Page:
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May 03, 2004


This morning at 8:30 am west coast time I'll be on KRBS in Oroville, CA, mostly talking about this article from If you live in Oroville, you should listen. If you don't live in Oroville, you should move there by 8:30 am west coast time.

Anyway, there were several things I couldn't squeeze into the piece. So I'm including them here, in the article commentary track.

1. The title was originally "The More Things Don't Change at All, the More They Stay the Same."

2. Truly, god only knows what was going through George Bush's head when he made the false claim about Iraqi missiles. But I speculate that somewhere, in the hall of mirrors that is his mind, he was thinking about Iraqi research into long range missiles. According to the CIA's Iraq Survey Group, Iraq was engaged in such undeclared research, which would have been a violation of UN Security Council Resolution 1441. (1441 was the resolution passed in November, 2002.)

The credibility of the U.S. government in these matters is, uh, not so great. Still, let's assume what the Iraq Survey Group says is accurate. The Washington Post's Barton Gellman wrote a long article claiming it would have taken Iraq six years to build these missiles. That's six years without UN inspections -- with them it would have taken much longer. And there's no guarantee the missiles would have worked in any case.

Now, some people think there's a difference between (a) weapons that exist now and (b) rudimentary research into weapons that might hypothetically exist in six years. And frankly, these people make me mad. They are the same people who think there's a difference between (a) me being married to Madonna now and (b) my rudimentary research into how I could hypothetically be married to Madonna in six years.

Face it, people: THERE IS NO DIFFERENCE. Hence, just as the US was justified in invading Iraq, I'm justified in invading Madonna's mansion and waiting for my bride to come home. Why can't the so-called "police" understand this?

DIANE SAWYER: But stated as a hard fact, that there were weapons of mass destruction as opposed to the possibility that he could move to acquire those weapons still —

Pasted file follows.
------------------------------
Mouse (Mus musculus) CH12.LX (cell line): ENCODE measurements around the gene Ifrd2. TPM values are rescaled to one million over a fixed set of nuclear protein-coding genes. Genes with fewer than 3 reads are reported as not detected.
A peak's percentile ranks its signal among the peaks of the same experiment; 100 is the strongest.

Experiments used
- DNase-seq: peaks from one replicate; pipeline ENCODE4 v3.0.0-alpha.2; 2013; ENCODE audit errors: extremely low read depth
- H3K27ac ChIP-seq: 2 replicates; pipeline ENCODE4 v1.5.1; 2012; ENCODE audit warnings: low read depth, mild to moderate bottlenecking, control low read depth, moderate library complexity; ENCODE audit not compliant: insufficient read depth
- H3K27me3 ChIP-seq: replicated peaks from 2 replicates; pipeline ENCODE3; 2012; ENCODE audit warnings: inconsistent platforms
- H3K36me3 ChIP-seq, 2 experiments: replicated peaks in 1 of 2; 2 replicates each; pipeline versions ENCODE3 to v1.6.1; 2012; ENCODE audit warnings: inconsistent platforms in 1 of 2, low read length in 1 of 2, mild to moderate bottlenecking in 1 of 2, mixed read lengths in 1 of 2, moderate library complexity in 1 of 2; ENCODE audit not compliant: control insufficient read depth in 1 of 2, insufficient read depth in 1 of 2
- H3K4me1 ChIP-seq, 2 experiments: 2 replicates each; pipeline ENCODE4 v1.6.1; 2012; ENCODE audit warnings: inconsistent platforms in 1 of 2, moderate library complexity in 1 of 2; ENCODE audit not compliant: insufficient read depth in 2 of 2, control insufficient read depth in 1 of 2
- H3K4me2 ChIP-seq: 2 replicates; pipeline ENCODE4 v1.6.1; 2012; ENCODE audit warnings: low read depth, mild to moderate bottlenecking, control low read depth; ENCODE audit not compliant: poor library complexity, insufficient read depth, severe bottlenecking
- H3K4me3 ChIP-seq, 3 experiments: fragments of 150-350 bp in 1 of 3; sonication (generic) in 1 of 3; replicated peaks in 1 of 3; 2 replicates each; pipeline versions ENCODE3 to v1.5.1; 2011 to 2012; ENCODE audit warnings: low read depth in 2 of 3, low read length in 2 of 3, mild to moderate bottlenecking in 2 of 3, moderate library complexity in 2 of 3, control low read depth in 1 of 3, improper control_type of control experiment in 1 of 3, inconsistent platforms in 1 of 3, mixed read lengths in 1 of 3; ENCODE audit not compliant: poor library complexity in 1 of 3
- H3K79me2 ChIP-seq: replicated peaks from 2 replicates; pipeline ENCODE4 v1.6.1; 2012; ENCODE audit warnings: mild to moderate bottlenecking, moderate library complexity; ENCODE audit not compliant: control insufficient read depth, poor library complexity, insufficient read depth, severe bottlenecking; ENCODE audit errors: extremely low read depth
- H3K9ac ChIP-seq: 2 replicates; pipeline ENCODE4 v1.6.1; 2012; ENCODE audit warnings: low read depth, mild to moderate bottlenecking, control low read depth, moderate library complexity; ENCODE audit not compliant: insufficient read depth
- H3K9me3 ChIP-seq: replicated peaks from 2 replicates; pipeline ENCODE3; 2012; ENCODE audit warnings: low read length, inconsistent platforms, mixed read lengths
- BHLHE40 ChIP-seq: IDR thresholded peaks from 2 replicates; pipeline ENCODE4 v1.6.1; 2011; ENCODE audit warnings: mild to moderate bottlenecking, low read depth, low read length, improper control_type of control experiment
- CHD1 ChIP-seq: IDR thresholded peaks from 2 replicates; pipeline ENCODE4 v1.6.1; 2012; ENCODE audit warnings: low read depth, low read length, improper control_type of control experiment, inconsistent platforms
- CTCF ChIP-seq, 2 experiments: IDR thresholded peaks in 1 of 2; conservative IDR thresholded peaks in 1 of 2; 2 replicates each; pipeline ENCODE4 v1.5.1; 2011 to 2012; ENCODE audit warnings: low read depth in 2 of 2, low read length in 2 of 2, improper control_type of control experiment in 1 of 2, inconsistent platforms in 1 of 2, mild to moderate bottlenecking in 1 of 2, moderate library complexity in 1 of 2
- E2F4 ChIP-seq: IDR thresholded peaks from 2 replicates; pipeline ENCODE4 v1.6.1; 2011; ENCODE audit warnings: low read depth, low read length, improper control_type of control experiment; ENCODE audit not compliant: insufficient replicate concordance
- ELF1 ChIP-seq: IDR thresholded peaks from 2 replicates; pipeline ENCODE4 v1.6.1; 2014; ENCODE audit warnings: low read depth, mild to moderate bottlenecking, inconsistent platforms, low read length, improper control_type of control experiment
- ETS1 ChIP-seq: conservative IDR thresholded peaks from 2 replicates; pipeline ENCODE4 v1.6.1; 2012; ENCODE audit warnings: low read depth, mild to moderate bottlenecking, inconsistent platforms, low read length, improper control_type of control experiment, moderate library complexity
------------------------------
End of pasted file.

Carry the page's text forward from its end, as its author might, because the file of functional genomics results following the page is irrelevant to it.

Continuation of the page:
PRESIDENT BUSH: So what's the difference?

3. Bush made another incorrect claim at the press conference: that 50 tons of mustard gas had been found in Libya. However, the press actually mentioned this. (In fact, it was only 25 tons.)

What was the difference between this and the missile statement? Presumably, the fact that "The White House moved quickly Wednesday to correct the record, with press secretary Scott McClellan seeking out reporters to point out the mistake." In other words, the media will point out Bush's mistakes when they have permission to do so. But not otherwise.

Posted at May 3, 2004 10:17 AM | TrackBack

The media are just profit-driven whores. So what we need to do is find a way to get news across in a profit-friendly way.

My idea is "Upside-Down Congressmen for Truth". The idea is that well-respected Democratic Congressmen or Senators would be suspended upside-down above the door to the Capitol holding a sign saying something like "Ask Me about Valerie Plame" or "I Know How to Intimidate Medicare Actuaries". When asked what they're doing, they simply say "I'm hanging upside down until I get interviewed live by Larry King, Jay Leno, and Wolf Blitzer". And then they state their case (upside-down, so the clip makes all the other shows).

The thing about this is that because it's a Congressman or Senator, it's automatically news. It's sort of like a talking dog; it's not what it says, it's that it talks at all. Pretty soon you'll get the news people competing to interview these upside-down people because people will watch it.

Posted by: Ted at May 3, 2004 05:01 PM

Jonathon, Your appearance was very well received. Tom and I got three calls from listeners thanking us for the interview. Sometime in the future we would like to have you back and perhaps tap a little deeper into your humor.

Posted by: Dan Gougherty at May 5, 2004 01:27 PM